Games are in a constant state of flux, and I love it
The video game industry changes a lot, and it’s always looking forward. It’s that time of year again when we’re excited to see all the new trailers, and we’re thinking about the future not in terms of days, weeks, or even months, but years. With every new title that releases, we’re looking forward to seeing how the graphics, gameplay, story, art, and music are going to push games even further, showing us something that the medium has never done before. The constant clamor for new consoles has become even more prominent with the scarcity of new hardware from the ninth generation.
There’s a constant force driving us forward, and while that’s exciting, the sentimental side of me wants to slow down and smell the roses a little bit. I get whiplash just from looking at a side-by-side of video game graphics from almost thirty years ago to now. It’s probably why I’ve been playing so many cozy community simulators recently.
Final Fantasy Glowup from gaming
The future of video games is impermanent
This sentimental mentality has me thinking about how transient and impermanent games can be. I’ve compared video games to live theater before, because live performance is the closest cousin we have to games. There are a lot of reasons for this, but the one I want to hone in on here is how, like every performance of a play, musical, show, etc. will be unique to any other, no two playthroughs of a game will be the exact same.
In the same way that different actors who take on famous roles like Hamlet will express the same character in a manner that only they could, different players can ever so slightly alter the most linear of game stories just based on how they like to play.
Acting in our own play
A classic example of this is a pacifist-versus-genocide run of a stealth game, which can lead to a “good” or “bad” ending in some cases. While the majority of who a character is can be set in stone, players still have the ability to alter how they act out that story through the gameplay. Is your character a merciless killer who goes in guns blazing? Or are they dedicated to remaining as peaceful as possible, choosing instead to sneak past all the enemies? Do they attempt to avoid lethal blows to the best of their ability, only to make a mistake and cause the character to make reprehensible choices?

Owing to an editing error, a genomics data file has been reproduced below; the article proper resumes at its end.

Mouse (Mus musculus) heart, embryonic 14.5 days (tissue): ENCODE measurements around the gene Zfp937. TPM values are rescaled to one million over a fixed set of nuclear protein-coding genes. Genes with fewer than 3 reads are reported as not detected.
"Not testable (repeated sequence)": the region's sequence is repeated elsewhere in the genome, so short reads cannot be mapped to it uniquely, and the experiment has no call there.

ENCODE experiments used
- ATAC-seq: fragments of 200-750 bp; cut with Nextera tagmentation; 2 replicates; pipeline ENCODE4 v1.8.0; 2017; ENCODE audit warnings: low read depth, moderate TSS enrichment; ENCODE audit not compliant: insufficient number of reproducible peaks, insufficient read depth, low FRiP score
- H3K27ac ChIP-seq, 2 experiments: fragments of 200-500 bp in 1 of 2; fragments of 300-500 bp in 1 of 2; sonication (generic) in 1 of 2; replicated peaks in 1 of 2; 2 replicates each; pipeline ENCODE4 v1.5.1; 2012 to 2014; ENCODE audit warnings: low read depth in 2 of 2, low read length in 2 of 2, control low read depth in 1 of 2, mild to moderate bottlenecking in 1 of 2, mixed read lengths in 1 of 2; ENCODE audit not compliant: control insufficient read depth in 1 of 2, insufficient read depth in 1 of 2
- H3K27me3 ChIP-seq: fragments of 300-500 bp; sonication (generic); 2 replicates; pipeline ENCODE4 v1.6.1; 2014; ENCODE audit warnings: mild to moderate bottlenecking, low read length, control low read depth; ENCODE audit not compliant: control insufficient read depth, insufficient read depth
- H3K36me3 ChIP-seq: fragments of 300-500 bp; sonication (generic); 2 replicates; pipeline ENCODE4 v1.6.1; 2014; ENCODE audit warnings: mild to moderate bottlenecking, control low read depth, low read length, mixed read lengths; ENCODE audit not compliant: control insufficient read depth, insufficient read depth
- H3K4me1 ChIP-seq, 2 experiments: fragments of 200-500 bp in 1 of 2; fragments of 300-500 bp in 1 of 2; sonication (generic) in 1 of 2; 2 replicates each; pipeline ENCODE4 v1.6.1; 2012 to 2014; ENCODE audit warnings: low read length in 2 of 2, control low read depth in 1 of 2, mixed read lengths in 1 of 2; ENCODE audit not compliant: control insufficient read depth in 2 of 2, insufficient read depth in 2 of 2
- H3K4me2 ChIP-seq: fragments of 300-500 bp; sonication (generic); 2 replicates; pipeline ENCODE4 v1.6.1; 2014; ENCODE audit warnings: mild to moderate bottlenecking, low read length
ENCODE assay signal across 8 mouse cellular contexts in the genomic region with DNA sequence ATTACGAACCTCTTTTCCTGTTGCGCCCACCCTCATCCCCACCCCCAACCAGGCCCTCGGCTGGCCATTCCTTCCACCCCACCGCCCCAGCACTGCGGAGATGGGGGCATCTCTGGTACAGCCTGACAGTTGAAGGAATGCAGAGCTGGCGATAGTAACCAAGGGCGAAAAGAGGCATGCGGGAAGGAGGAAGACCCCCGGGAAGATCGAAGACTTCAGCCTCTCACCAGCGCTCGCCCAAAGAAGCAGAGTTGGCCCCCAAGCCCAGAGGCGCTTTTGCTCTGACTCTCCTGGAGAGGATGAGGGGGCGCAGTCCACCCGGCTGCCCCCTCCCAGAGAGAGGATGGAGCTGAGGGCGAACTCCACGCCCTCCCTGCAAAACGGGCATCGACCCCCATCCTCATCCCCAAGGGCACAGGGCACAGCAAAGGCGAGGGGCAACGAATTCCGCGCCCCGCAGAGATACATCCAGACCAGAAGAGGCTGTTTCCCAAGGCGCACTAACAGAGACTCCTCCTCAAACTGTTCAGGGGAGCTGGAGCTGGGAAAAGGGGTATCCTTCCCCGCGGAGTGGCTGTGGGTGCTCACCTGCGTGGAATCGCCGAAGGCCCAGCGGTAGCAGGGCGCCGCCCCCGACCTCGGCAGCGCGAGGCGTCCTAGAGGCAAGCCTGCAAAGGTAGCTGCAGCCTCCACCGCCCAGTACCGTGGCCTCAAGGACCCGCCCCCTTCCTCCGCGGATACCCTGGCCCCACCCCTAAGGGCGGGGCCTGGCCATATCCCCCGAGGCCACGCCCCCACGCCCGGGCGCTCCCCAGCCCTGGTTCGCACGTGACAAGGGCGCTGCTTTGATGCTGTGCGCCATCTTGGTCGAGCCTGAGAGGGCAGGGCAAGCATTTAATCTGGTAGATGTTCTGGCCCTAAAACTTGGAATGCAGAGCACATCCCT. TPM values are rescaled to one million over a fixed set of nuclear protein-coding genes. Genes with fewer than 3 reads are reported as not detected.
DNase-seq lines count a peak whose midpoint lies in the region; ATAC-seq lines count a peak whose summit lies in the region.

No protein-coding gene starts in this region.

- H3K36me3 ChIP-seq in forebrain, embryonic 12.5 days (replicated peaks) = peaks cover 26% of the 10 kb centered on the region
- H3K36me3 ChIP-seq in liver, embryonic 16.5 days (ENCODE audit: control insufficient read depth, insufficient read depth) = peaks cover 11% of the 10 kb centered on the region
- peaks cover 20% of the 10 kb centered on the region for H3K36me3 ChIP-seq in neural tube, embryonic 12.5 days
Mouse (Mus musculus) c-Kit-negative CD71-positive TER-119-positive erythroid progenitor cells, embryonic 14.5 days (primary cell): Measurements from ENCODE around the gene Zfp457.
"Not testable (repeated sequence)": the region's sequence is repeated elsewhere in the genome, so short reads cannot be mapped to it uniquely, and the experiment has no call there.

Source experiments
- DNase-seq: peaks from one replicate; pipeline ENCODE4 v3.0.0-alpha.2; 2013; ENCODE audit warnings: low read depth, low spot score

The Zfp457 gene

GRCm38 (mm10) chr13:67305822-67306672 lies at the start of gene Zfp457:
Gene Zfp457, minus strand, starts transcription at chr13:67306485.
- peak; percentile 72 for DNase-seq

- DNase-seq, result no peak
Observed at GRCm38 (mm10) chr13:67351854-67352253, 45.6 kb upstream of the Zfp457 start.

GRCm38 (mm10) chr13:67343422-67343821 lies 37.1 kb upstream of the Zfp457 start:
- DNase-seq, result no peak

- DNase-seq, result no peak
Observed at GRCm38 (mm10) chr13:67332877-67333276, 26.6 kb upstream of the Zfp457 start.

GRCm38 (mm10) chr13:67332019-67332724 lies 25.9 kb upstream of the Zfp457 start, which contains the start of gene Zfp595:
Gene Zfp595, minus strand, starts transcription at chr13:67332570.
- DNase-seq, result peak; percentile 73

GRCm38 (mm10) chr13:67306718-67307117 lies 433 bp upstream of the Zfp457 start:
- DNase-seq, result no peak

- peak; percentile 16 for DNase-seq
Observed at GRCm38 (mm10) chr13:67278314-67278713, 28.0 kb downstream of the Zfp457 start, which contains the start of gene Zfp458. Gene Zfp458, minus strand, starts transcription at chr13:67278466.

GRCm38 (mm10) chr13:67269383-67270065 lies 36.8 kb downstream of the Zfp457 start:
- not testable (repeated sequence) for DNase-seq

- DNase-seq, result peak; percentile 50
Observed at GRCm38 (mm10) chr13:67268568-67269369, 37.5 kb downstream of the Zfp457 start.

Not only is the player acting out a character’s story in their own interpretation, but their “performance” is over and done with the same finality of the curtains falling at the end of a play. The even cooler thing about games is that you can do this an infinite amount of times just by restarting a checkpoint if you so please. Unless you’re frame perfect, even the most choreographed speedrun routes will never be identical. Things can only get more interesting from here too, with the future of video games looking toward improved AI and procedurally generated content.
A race against time
Of course, there’s a downside to this too — the fact that we’re losing hundreds of games to history because of the gradual degradation of hardware. Old games and consoles are literally rotting away, and that thought makes me so incredibly sad. Books are able to survive for thousands of years because all you have to do is crack one open and boom, you’re getting the whole experience.
It seems that the more complicated our media gets, the harder it is to make sure they stay around more permanently. The film industry is also dealing with this problem by way of decomposing film reels, and games are right on its heels as important pieces of early gaming history are being lost to poor storage conditions and rotting plastic.
Fans on the internet have been doing a really great job of archiving game content online with ROMs, but sometimes you can feel like you’re missing out on the full experience by not playing a game as it was originally intended. Plus, the legality is always a little iffy — companies like Nintendo are notorious for raiding ROM sites.
It takes a lot of different forms, but there really is something about games that makes them change and evolve constantly, for better and for worse. While we may be at risk of losing some really amazing works of art (something archivists are getting better at fighting), there really is something invigorating about how this industry continues to move forward all the time. Sometimes I find it exhausting, but the optimism of always hoping for something exciting right around the corner is a reason for loving games that I keep coming back to. Personally, I think the future of video games is looking bright.